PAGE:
Morgan John Hushes, aged is years,
pneumonia, 209 Thirteenth East street,
Christens Wright, sged days, Inani
tion. 4 1 r. South Seventh West street,
John N. Custer. $21 South Third East
Thomas w. jonrs 1061 l ake street, boy,
Godfrey Burke, t-T'2 Pearl avenue, eirl.
Frederick Rolllnger, Tn" Bast Seventh
South street, irl.
Harvey 1 Walker, rear 721 South I
Fourth Bast street, iy.
Ed. Parr, 125 Wesl sixth South street.
Thomas William Fellows, 582 West
Fourth North street, trlri.
Henry Walsh. 730 west TWrd North
Real Estate- Transfers.
Ert.ect 1 1 Hill to Leland C. Htert.
part of lot 4. block 17. plat F. .1 in
Charles A. Hoot and wife to Bmesl
i(. Hill, part Of lot 4. block 17.
plat F 1,000
Bens Thompson et al. to C. M.
Hlrsch, trustee, tiart lot s. hlo. k
1. Rk.ii vv Curtis subdivision ... 1,166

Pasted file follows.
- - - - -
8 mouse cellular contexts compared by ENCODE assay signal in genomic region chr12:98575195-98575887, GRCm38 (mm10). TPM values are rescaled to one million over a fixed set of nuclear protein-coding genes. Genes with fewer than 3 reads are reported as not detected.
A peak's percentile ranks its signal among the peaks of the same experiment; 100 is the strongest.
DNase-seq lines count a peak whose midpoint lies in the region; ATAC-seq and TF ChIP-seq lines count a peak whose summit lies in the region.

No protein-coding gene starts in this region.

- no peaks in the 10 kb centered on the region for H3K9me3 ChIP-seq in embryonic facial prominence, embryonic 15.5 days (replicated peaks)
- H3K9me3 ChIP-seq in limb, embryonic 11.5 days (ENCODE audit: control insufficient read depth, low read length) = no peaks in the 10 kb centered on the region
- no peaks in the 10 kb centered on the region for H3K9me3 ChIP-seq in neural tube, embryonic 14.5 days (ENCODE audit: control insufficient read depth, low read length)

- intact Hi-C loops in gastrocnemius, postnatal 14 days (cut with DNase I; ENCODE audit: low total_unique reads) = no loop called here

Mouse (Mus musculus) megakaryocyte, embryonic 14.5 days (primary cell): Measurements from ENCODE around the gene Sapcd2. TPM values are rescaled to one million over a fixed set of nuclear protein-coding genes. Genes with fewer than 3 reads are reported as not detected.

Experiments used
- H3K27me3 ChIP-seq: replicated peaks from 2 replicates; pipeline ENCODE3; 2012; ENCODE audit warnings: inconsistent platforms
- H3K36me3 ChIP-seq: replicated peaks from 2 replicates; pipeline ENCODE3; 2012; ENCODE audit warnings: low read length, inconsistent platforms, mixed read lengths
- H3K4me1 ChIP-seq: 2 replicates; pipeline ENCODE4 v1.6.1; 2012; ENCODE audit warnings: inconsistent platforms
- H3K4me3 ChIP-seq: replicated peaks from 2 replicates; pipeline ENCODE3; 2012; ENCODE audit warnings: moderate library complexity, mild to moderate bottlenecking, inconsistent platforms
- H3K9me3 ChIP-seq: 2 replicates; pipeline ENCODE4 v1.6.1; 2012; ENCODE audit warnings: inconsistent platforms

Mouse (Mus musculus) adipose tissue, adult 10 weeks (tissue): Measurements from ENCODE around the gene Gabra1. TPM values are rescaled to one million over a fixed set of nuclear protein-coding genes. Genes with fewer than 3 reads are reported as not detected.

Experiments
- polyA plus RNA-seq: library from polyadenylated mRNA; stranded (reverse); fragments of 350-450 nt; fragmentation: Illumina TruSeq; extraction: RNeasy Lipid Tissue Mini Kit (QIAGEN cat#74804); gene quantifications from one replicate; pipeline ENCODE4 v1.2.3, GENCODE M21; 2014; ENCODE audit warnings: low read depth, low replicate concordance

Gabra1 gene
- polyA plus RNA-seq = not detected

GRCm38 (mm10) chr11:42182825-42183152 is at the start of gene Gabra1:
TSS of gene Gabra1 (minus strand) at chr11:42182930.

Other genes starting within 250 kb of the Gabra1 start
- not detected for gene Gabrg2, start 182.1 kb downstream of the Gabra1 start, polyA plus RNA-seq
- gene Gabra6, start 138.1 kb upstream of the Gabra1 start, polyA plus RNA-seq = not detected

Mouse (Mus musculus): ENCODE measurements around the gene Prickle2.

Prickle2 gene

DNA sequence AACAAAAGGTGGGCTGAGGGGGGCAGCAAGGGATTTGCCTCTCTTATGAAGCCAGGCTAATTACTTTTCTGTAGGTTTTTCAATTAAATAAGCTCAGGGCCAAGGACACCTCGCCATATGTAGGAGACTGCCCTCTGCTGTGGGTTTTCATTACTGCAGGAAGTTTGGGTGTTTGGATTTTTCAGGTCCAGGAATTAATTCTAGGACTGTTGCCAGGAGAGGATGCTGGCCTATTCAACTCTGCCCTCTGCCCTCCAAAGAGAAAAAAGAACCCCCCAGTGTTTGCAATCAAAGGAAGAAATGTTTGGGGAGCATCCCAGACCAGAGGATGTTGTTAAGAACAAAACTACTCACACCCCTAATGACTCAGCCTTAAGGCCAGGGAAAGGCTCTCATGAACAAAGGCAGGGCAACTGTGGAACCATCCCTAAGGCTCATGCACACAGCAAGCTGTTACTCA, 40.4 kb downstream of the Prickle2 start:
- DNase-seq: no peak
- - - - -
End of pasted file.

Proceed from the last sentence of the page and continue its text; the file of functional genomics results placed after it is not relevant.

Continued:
Annie .1 Nielaon to Ralph Cutler
nii.j wife, pjirl lot 1. block 22
plat A 1.350
Charhs H. CUShlng and Wife tO
Lars Monson, tiart range 81,
township south, section i east 25
Jens J. Larson el al to Bait Lake
Security and Trust company, part
lot ? block plat C 1
Uarlnds Kersham to Charles O.
Saunders, part loip 2 and . block
1". plat A l.fifiO
Luella Winder to John R Brad
ford, part loi in block ?,:, ten
. re plat A . 10
Leland C Hirst . i al. to Ernest n
Hill, pari lot t. l.lork 17. plat F JO I
Salt Lake Security and Trust com
pany to Jens J. I-arsen. pari lot
2. block 38. plat f.. 1
Rachel I Lewis to Francis A.
Lang ton. block I and part block
2, fangton Park addition 5.500
Two million doilars guarantees the
Beenrity of everv abstract made by the
Bait Lake Security & Trust Co. 32 Up
Main. We own our records.
STATE FAILS IN
The llrst en.s. for violation Of th fe
male nine-hour law, passed by the last
legislature, wa.s tried yesterday after-;
noon In the court Of HaiTJ S Harper ,
tnstii" of the poRcc. and resulted In the
defeat of the state's case. j
Mux Daniels, proprietor of a drygoode
Ftor- on Slate street and Milton Stein-- I